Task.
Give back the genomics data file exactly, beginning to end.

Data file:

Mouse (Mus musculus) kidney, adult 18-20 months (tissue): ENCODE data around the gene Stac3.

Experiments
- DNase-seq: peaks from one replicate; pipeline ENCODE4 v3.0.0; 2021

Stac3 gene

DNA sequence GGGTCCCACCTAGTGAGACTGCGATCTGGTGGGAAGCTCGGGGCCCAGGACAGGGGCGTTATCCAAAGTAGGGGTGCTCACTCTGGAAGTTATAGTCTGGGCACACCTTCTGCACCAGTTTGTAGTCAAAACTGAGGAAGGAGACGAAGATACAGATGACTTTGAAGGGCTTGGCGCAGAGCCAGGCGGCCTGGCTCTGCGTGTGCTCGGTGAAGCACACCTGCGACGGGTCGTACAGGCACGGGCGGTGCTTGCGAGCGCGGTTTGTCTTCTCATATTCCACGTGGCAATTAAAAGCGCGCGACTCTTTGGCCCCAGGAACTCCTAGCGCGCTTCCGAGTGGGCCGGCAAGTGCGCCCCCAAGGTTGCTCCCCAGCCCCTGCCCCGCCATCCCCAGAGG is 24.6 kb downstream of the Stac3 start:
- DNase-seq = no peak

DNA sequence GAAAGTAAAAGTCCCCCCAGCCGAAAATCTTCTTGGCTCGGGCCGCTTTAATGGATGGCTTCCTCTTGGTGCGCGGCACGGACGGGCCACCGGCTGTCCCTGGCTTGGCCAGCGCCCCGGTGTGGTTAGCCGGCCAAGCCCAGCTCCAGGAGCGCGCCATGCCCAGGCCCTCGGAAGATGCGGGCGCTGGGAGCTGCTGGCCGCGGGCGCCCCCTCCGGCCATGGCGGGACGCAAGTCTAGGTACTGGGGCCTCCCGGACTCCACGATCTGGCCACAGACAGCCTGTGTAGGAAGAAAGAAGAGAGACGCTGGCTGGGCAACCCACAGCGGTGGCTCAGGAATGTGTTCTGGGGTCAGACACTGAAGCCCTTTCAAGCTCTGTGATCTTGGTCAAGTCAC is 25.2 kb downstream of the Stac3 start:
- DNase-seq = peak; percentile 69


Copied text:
Mouse (Mus musculus) kidney, adult 18-20 months (tissue): ENCODE data around the gene Stac3.

Experiments
- DNase-seq: peaks from one replicate; pipeline ENCODE4 v3.0.0; 2021

Stac3 gene

DNA sequence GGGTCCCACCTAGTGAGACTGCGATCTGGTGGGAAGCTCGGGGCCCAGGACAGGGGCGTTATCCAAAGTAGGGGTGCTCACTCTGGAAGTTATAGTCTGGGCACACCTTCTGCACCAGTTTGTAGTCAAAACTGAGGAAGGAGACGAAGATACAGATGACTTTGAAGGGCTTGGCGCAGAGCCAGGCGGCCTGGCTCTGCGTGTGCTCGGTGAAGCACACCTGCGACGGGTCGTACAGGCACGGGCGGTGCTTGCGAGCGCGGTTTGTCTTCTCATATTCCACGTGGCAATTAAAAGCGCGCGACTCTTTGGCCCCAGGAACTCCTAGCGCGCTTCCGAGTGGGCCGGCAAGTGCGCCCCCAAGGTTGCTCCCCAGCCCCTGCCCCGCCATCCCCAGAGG is 24.6 kb downstream of the Stac3 start:
- DNase-seq = no peak

DNA sequence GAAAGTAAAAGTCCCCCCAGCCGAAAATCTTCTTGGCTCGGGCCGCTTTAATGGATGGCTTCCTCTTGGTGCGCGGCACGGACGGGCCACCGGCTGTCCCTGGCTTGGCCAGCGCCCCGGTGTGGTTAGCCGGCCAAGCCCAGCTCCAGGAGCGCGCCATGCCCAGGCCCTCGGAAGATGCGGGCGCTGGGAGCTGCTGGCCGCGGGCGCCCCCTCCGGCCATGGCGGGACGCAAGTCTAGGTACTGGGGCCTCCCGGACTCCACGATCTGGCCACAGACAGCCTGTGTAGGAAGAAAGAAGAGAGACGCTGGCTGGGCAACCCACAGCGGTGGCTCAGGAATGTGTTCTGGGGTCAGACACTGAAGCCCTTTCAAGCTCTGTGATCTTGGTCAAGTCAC is 25.2 kb downstream of the Stac3 start:
- DNase-seq = peak; percentile 69